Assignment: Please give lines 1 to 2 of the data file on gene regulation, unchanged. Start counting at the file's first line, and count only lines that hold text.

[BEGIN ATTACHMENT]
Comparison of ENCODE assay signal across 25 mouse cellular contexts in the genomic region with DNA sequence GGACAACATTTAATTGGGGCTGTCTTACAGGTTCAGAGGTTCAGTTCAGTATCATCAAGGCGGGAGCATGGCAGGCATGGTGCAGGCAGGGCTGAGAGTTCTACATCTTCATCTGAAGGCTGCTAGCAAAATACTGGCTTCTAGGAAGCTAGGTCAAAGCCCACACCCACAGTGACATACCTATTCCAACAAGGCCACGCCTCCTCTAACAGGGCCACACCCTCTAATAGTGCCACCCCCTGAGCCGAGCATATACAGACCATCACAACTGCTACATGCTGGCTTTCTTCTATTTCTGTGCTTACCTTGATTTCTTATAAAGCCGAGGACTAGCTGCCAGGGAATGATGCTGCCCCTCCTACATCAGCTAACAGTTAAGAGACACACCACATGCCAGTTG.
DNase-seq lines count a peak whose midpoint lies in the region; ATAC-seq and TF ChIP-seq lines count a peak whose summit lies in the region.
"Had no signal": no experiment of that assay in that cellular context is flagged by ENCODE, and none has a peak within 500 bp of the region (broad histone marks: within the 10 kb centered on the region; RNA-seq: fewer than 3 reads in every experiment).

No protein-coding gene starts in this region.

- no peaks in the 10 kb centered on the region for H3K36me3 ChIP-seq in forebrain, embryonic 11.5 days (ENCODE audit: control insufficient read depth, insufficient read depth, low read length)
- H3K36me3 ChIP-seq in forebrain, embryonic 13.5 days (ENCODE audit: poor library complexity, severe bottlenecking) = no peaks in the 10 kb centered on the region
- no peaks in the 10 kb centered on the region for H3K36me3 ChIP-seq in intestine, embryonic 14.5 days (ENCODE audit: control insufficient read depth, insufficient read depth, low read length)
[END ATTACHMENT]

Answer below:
Comparison of ENCODE assay signal across 25 mouse cellular contexts in the genomic region with DNA sequence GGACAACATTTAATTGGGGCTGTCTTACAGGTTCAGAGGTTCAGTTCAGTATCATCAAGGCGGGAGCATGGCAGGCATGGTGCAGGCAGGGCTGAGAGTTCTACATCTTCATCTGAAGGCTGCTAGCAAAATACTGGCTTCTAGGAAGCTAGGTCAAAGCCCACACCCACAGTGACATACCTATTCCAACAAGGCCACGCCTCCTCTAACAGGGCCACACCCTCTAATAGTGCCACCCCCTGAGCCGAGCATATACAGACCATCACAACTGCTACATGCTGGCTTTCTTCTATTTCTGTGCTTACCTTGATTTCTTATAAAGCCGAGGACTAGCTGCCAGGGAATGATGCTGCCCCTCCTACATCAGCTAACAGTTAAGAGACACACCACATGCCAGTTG.
DNase-seq lines count a peak whose midpoint lies in the region; ATAC-seq and TF ChIP-seq lines count a peak whose summit lies in the region.